Dr. Davidson is the author of four books and numerous articles and book chapters. Her books Making and Molding Identity in Schools, Adolescents’ Worlds (with Dr. Patricia Phelan) and Renegotiating Cultural Diversity in American Schools (with Dr. Patricia Phelan) result from her work as a Senior Research Scholar at the University of Washington and Ph.D. candidate at Stanford University. Her research focused specifically on psychosocial and environmental pressures and problems that impact students’ ability to engage optimally in educational environments. She also worked to identify school and classroom characteristics that exacerbate or ameliorate the problems that youth face, and worked directly in schools and within communities to understand how innovative programs designed to address students’ emotional, social and mental health issues affect their school involvement and success. As part of this work, she trained graduate students to conduct specialized interviews with youth about sensitive areas of their lives. In addition, she participated in a year long, large-scale evaluation of a community based program for at-risk high school youth, many of whom were involved with the juvenile justice system.
In addition to her role as a researcher, Dr. Davidson participated in program design and evaluation efforts while on the faculty at the University of Pittsburgh and as a senior member of a Harvard University research team. With the Harvard team, she helped develop portfolio assessment practices for at-risk students. The emphasis of this project was on creating classroom practices that engage students who traditionally do not perform well on standardized tests. At the University of Pittsburgh, she helped develop and evaluate an innovative science curriculum designed to respond specifically to middle school children’s developmental needs. In addition, she was a lead member of a National Science Foundation study of Internet environments and their impact on public school students’ academic and social experiences. The results of this study culminated in her fourth book, Bringing the Internet to School: Lessons from an Urban District.
Dr. Davidson also has a wealth of experience as a teacher. She began her career in education teaching English to adult immigrant students. As a teacher in the People’s Republic of China, she helped prospective Chinese teachers learn to teach English composition and literature. As a faculty member at the University of Pittsburgh, she headed a team working with seasoned middle school teachers to implement alternative assessment practices. At part of the Stanford University Teacher Education Program, she supervised prospective high school teachers.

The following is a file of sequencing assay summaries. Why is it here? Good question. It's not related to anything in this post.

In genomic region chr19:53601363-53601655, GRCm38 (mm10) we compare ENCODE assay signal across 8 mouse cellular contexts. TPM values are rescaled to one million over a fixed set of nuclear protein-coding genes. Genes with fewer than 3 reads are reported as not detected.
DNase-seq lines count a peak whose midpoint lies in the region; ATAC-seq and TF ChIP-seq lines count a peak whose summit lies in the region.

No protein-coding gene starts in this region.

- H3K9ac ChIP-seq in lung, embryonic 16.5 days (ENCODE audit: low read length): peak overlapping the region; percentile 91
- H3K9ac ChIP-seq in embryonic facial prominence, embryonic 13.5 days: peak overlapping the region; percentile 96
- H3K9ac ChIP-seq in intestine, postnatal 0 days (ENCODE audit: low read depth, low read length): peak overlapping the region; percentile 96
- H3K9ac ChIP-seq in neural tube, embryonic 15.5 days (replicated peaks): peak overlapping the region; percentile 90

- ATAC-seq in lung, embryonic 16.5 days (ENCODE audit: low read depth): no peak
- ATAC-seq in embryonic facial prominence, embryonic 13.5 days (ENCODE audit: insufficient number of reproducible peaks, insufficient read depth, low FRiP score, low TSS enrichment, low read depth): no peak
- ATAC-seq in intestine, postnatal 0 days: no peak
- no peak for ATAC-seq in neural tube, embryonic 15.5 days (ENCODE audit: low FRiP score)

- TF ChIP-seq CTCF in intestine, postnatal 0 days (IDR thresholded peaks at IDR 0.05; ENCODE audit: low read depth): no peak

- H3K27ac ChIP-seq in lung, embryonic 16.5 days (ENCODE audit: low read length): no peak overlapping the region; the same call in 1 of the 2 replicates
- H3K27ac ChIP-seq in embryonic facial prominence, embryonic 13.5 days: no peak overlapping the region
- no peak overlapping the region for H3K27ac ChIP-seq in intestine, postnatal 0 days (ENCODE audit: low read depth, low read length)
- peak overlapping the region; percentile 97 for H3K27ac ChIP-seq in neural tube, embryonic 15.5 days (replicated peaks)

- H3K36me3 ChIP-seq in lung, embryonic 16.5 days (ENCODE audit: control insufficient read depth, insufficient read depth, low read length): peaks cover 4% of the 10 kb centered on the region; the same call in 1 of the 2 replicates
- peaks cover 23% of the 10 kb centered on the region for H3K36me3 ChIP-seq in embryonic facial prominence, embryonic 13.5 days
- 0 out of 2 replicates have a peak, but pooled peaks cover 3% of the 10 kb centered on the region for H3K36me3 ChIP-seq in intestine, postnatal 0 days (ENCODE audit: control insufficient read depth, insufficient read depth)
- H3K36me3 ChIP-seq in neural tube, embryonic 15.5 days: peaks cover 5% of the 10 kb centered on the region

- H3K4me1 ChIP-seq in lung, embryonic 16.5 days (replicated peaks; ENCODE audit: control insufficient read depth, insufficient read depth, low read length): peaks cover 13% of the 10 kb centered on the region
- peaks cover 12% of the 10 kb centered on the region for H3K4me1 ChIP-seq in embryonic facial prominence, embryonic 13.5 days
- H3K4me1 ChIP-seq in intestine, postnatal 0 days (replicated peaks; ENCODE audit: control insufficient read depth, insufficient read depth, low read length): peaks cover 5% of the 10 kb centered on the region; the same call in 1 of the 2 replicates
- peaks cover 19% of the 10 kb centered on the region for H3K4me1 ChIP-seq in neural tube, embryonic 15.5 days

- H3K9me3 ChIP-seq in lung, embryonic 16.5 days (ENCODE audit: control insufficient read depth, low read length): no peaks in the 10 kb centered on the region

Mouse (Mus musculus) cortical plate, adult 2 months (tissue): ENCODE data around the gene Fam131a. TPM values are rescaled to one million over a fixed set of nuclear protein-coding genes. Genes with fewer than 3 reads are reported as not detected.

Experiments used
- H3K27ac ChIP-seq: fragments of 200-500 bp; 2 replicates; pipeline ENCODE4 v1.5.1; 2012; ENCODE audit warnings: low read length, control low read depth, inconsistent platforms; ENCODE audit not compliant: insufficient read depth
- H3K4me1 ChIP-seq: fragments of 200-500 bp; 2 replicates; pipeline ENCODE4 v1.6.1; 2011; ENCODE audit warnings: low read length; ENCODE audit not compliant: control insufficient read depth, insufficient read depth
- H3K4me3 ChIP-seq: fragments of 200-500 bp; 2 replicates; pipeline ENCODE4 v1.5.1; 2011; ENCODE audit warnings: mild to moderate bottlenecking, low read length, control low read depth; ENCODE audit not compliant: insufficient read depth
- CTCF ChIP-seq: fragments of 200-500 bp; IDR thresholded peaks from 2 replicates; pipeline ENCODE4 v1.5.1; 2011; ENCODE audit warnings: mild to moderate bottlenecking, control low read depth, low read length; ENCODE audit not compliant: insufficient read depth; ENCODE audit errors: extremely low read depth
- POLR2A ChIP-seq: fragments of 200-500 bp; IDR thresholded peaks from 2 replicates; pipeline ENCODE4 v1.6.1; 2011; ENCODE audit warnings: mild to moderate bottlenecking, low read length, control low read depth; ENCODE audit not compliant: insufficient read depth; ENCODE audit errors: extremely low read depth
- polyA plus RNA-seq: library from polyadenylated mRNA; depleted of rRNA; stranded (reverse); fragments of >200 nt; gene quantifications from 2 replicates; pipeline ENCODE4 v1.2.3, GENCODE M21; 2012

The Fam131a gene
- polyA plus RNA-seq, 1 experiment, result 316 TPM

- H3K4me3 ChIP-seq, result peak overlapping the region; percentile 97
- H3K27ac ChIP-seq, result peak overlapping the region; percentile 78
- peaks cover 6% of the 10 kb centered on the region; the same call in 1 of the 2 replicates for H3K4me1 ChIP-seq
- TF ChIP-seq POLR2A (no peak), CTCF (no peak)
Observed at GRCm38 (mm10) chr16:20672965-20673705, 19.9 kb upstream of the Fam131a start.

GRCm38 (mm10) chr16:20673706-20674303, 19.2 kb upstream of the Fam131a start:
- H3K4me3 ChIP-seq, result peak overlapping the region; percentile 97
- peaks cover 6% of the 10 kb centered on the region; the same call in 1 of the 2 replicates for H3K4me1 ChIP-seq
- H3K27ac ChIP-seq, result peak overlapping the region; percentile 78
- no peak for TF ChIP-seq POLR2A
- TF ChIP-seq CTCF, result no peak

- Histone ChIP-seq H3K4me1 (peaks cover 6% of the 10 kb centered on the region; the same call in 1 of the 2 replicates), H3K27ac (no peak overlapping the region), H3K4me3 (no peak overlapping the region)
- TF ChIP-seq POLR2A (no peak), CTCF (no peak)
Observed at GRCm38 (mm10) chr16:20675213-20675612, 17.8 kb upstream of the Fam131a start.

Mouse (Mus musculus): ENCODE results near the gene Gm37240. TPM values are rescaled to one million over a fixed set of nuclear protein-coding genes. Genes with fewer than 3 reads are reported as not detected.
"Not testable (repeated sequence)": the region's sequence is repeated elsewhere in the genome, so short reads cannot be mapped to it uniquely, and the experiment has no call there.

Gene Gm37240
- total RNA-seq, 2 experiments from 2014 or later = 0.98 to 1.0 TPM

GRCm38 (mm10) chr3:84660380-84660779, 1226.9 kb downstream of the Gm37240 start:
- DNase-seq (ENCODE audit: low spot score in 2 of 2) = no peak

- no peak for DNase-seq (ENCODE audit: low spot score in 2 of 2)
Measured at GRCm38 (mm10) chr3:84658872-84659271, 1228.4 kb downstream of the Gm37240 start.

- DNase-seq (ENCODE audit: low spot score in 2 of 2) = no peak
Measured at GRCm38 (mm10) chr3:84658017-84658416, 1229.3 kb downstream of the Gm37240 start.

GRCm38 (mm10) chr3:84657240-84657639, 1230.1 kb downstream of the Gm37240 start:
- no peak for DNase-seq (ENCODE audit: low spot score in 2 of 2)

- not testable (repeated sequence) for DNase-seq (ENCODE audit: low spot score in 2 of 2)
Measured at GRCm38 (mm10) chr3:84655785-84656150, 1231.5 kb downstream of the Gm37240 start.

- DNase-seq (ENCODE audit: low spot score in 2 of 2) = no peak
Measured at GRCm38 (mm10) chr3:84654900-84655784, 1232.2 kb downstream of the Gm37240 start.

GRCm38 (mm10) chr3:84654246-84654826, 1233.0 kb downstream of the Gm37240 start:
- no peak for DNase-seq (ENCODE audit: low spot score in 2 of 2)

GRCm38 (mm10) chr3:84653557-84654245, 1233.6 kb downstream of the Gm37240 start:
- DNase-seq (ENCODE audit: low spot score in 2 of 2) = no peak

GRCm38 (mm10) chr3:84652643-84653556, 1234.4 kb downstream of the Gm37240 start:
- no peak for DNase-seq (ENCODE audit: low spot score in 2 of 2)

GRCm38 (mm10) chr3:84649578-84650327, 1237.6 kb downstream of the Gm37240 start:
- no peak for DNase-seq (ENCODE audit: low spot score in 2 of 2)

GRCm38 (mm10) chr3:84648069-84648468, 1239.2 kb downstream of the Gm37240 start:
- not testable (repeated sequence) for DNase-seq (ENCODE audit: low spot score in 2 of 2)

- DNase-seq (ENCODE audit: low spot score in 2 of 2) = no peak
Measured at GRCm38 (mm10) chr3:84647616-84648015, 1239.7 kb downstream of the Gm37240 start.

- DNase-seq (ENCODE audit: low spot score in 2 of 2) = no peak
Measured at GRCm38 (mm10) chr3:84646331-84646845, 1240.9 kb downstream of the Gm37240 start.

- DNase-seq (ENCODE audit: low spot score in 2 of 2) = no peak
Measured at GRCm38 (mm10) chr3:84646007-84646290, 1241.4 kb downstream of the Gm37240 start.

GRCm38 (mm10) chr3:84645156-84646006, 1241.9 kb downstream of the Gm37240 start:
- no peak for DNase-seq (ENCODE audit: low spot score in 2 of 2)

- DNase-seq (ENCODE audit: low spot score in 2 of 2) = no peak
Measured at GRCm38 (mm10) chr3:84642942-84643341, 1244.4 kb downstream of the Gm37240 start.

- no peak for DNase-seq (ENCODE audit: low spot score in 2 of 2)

Dr. Davidson is the mother of two boys, one a teenager and one a young adult. She is a member of the Independent Educational Consultants Association and the National Association of Therapeutic Schools and Programs. Davidson’s B.A. degree is also from Stanford, where she graduated with distinction and was elected to the Phi Beta Kappa society. She is a former All-American long distance runner, placing sixth among American runners at the NCAA Division I 10,000 meter championships and participating on the second place team at the NCAA Division I Cross-Country Championships. Over the past decade, she has competed internationally in both triathlon and duathlon and is a five time age group world champion in both of these events. She was raised in Boulder, Colorado and Anchorage, Alaska, where she attended public schools.
Dr. Pamela Sheffield
Dr. Sheffield has over 15 years of experience as a clinical psychologist providing therapy, assessment, and consultation to adults, adolescents and their families. She received her bachelor’s degree from the University of Rochester and both her Master of Science and Doctorate of Psychology (Psy.D) in Clinical Psychology from Pacific University’s School of Professional Psychology. At Rochester she worked for two years on a longitudinal research study investigating family relationships and child attachments. She has long been passionate about providing quality, research-supported treatment to a variety of clients and has experience in providing treatment and consultation to adolescents, young adults, and their families in pursuit of the best treatment outcomes.